The Daily Mirror had the lowest count of female front page bylines in June-July 2017, with only 10% of stories written by women. This was followed by the Evening Standard and The Sun, both with 15% of front page stories written by women, and the Daily Express with 16%.

Across the print press, the average percentage of front page stories written by women in June-July 2017 was 25%, just 2 percentage points above the average in 2012.

So why are so few women writing those all-important front page stories? Part of the reason is the dearth of women in certain parts of the newsroom. For instance, politics is often the source of the ‘splash’ (the main story on the front page). But the Guardian is the only newspaper which currently has a female political editor (actually it has two, as they job-share). Therefore if politics is the lead story, in most cases it won’t have a female byline.

We wanted to dig more into this bias and find out where the women are in newspapers. So, as a companion piece to repeating our count of female bylines, this year we have also asked the major media companies to disclose for the first time where exactly the women are on their staff. We can see for the first time which organisations have women calling the shots. (The replies from all the papers that responded are included in the appendix at the back of the report). But the quick answer is that only one broadsheet is edited by a woman (the Guardian). Across all papers, the backbench – which decides where stories are placed and how they are presented – is an almost entirely male preserve. The business, politics and sport sections are still overwhelmingly dominated by men.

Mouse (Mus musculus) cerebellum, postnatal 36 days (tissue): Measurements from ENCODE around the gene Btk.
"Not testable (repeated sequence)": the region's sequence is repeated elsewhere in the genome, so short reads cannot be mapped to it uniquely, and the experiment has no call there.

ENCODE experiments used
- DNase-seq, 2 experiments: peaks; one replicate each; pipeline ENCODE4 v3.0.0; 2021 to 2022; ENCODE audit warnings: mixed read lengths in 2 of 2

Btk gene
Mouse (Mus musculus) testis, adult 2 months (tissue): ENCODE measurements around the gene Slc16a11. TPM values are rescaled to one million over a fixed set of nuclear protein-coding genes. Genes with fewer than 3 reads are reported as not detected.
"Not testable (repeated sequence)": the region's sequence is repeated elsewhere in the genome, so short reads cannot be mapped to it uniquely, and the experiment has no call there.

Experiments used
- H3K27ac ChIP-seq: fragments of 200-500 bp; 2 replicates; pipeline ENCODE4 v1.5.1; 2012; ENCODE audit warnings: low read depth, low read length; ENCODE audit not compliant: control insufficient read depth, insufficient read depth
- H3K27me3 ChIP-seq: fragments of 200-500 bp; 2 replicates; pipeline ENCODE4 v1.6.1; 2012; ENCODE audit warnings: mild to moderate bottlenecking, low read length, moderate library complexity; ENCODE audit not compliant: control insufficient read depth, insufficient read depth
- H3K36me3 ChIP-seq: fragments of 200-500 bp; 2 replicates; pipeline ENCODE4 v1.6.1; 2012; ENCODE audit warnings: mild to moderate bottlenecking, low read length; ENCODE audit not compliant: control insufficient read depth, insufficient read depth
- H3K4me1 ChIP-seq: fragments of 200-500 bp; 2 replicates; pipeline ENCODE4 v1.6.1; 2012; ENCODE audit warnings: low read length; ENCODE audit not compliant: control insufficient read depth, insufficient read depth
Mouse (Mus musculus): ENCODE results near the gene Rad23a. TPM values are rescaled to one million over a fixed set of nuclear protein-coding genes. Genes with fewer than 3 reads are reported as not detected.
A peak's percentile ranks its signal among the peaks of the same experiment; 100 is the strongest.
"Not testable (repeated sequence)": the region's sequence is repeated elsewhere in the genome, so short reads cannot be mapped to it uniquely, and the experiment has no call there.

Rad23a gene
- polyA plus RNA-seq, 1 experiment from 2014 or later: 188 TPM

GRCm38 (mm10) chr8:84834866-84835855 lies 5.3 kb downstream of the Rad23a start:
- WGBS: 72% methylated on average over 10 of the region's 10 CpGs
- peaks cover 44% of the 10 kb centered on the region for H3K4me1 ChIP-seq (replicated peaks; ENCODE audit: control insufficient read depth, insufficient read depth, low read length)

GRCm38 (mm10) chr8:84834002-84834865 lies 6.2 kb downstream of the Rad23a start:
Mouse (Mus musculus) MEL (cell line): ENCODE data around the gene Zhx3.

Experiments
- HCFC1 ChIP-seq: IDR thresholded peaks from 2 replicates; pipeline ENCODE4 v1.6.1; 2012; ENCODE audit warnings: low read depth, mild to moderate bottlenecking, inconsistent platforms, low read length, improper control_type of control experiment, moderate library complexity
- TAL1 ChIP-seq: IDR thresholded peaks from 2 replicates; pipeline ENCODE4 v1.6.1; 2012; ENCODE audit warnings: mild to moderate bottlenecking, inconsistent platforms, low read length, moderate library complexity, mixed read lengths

Now that the world is so digital, do newspapers still matter? The answer is a resounding ‘yes’. Newspapers still make the weather; their investigations, comment, and spin on the news still set the agenda. Front pages in particular still have a huge influence, as they often set the agenda for TV and radio news bulletins, and on social media. The  #TomorrowsPapersToday hashtag, run by BBC staff, has a huge Twitter following – meaning it shapes the conversation online, and feeds back into other commissioning decisions. Therefore, even in a digital age, the contents of the newspaper front pages is still an important benchmark of industry attitudes.


Women in Journalism is a professional body for females working in newspapers (and increasingly from other media too). Our primary purpose therefore is to look at what is happening with women. Since we are half the population, any diversity discussion should start there. That does not mean that we are not also aware of the predominantly white, middle class, southern bias which also afflicts newspapers and which Ofcom has rightly criticised. We applaud those measures. However, we believe there is a particular problem with gender representation, tied to issues such as hiring bias, assumptions of female interests and aptitudes, sexual harassment or unwelcoming newsroom cultures, and the material conditions of women’s lives, such as pregnancy, maternity leave and unpaid caring responsibilities. There is also an issue with the gender pay gap, which potentially puts puts women off working in newspapers, or deters them from returning to work after having children, as financially it isn’t worth it. We hope this report provides a starting-point, and perhaps even a model, for looking at wider issues of diversity.




Read the report in PDF: